IS CHEST TUBE CLAMPING NECESSARY BEFORE REMOVAL? AN EXPERIENCE WITH 2661 CASES OF TUBE THORACOSTOMIES.
Objective: The aim of this study was to evaluate outcome of chest tube removal without clamping and relying only on clinical or radiological status for removal.
Study Design: Retrospective descriptive study.
Place and Duration of Study: The study was conducted in CMH Rawalpindi over a period of four years.
Material and Methods: All patients of tube thoracostomies during Jan 2010 to Dec 2013 were included. Sample size was 2661. 1061 intubations were done for trauma, effusions and pneumothoraces, 905 in thoracostomies, 443 in VATS procedures like decortications, apical staplings, pleural biopsies and thymectomies and 252 in miscellaneous procedures such as open pleural biopsies, thoracoplasties and chest wall resections and reconstructions. Chest tube removal was based on absence of air bubbling in chest bottle, clinically or radiologically expanded lung, less than 6 cm excursion of column of chest tube and fluid output of less than 50ml (pus) and less than 100ml (clear fluid). It was ensured in all cases that chest tube was not blocked and all tubes were removed by a thoracic surgery trainee. Chest tube was not clamped in any patient before removal to see respiratory distress.
Results: Tube thoracostomies were performed in a vast variety of procedures. 1940 (72.9%) were males and 721 (27.1%) were females. Mean age was 37 years. In 1529 (57.4%) intubation was done on the right side. In 34 (1.27%) there was recurrent fluid collection. Recurrent pneumothorax was seen in 18 (0.67%) while tension pneumothorax was seen in 4 (0.15%). Collective complication rate was in 56 (2.1%). There was no mortality.
Conclusion: Current worldwide practice of clamping chest tube before removal to judge respiratory distress can be challenged by our study. Emphasis is laid on clinical judgment, absence of air leak and minimal excursion sign of well expanded lung before removal of chest tube.
Keywords: Chest Tube, Clamping, Pneumothorax, Thoracotomy.
The large number of indications of chest intubation1 makes it the commonest procedure performed in general thoracic surgery with the biggest question mark in the management of a chest tube is the timing of its removal. Whether it be done for traumatic hemothorax, pneumothorax or as a post-operative drain in elective surgery, it's removal possesses the possibility of lung collapse or fluid collection resulting in failure of treatment with reported complication rates of tube removal being 9-25%2,8. This potential risk makes the surgeon cautious in making a confident decision of removal of the chest tube. Since chest intubation is a lifesaving procedure, it is considered as a mandatory skill for different physicians including general surgeons, intensivists and emergency medical specialists worldwide3, thereby necessitating the development of a standard algorithm for removal of chest tubes.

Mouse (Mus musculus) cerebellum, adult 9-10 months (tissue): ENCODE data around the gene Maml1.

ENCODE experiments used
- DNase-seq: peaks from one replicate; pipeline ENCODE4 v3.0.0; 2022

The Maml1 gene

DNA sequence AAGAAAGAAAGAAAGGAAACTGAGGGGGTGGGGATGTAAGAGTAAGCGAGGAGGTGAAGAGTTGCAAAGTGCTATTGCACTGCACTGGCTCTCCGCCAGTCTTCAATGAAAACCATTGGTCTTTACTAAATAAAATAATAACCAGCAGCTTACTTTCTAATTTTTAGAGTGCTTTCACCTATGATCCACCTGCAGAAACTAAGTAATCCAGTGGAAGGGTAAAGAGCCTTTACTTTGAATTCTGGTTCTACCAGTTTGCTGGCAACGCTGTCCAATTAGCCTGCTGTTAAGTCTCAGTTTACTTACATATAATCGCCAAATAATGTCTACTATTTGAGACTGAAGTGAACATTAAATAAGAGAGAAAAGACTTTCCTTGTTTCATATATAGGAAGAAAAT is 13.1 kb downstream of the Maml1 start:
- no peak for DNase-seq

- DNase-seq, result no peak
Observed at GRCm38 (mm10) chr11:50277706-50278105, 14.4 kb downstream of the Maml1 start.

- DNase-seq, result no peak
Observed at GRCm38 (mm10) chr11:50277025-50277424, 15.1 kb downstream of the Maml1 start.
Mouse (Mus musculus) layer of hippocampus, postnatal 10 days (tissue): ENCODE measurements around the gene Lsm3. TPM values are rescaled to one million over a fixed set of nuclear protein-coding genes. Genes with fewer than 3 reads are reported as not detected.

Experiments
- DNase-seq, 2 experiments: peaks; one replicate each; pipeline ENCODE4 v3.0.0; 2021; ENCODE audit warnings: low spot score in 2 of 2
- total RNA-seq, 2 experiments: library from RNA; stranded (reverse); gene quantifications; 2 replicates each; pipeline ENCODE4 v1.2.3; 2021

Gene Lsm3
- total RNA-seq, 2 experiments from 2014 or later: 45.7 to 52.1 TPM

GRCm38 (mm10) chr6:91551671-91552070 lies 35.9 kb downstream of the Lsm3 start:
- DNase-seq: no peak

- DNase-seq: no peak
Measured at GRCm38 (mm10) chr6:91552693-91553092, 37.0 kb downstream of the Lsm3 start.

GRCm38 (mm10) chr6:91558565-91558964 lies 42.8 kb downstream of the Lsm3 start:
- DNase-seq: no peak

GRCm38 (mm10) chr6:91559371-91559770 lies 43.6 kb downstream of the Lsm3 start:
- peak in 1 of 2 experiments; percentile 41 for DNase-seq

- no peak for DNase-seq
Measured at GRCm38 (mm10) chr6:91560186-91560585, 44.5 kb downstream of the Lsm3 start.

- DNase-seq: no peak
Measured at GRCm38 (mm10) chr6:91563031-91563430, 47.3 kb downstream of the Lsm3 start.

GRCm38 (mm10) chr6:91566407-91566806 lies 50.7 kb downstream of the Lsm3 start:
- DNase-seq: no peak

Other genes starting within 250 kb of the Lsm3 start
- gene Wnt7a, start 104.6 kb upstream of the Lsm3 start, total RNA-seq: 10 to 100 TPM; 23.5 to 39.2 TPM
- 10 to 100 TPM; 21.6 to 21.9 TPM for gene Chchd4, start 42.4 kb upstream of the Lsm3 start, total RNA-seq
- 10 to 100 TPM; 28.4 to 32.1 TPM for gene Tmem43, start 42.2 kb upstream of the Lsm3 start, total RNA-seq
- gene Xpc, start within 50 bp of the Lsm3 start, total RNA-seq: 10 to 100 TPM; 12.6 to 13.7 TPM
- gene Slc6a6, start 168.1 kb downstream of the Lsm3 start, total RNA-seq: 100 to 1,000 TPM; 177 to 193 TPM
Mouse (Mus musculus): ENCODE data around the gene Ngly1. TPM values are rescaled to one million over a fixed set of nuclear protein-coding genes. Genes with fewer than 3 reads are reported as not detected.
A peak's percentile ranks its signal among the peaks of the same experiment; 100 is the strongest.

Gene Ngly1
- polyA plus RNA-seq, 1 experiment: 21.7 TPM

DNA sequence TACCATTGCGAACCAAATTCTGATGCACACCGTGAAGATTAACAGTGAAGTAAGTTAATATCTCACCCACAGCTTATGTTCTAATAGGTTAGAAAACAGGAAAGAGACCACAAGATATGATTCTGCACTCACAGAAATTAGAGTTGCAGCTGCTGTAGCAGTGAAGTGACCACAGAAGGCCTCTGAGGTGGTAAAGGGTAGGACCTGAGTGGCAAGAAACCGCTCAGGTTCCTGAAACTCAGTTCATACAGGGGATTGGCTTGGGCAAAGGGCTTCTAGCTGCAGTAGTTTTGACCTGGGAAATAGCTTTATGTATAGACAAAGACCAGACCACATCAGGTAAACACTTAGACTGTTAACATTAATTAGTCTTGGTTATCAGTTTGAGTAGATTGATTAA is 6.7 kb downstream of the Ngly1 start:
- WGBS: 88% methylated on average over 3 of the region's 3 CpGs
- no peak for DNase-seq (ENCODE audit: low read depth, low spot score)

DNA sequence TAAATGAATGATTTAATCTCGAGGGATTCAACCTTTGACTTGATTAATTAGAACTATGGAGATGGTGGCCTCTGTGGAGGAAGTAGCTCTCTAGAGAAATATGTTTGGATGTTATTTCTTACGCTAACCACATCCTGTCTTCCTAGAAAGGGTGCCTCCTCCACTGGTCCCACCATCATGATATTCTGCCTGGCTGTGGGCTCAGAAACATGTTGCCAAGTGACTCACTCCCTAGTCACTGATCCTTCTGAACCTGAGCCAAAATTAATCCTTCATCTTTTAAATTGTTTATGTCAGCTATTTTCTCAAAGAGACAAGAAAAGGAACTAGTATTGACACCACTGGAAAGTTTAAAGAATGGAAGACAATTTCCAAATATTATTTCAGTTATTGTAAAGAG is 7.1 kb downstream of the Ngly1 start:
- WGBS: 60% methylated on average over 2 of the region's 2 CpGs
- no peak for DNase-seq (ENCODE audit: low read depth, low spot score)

Currently the most popular method incorporates the "clamping trial" before removal of a chest tube. The idea behind this concept is to simulate the conditions of tube removal and if complication occurs then it can simply be managed by unclamping the tube rather to put in another one. However the process of this trial is quite complicated and considering the logistic issues of developing countries like our own, we would like to share our experience of 2661 cases of chest tube removal without the clamping trial, along with review of the complication rates.
MATERIAL AND METHODS
This is a retrospective study of 2661 patients of tube thoracostomies in the department of Thoracic Surgery CMH Rawalpindi between January 2010 and December 2013. 1061 intubations were done for trauma, effusions and pneumothoraces, 905 in thoracotomies, 443 in VATS procedures like decortications, apical staplings, pleural biopsies and thymectomies and 252 in miscellaneous procedures such as open pleural biopsies, thoracoplasties and chest wall resections and reconstructions. Sampling technique employed was to include all such patients coming to thoracic surgery department and after assessment, required chest intubation or underwent surgical procedure in the end of which chest tube was placed in pleural space. There was no exclusion criterion and all chest intubations were included.
The decision for removal of chest tube was done by a consultant thoracic surgeon in all cases and based on absence of air leak even on forceful coughing for the last 24 hours, radiologically or clinically expanded lung, less than 6 cm excursion of the column and minimal drainage of fluid in the previous 24 hours (less than 50 ml for pus and less than 100 ml for clear fluid). None of the chest tubes was clamped before removal. Removal of the tube was carried out by resident surgeon in thoracic surgery and involved two persons. Tube patency was assured and the tube removed in full inspiration with a swift, smooth movement while simultaneous closure of the retained suture (fig-2). Clinical assessment of chest was done at the same place before and after removal of chest tube.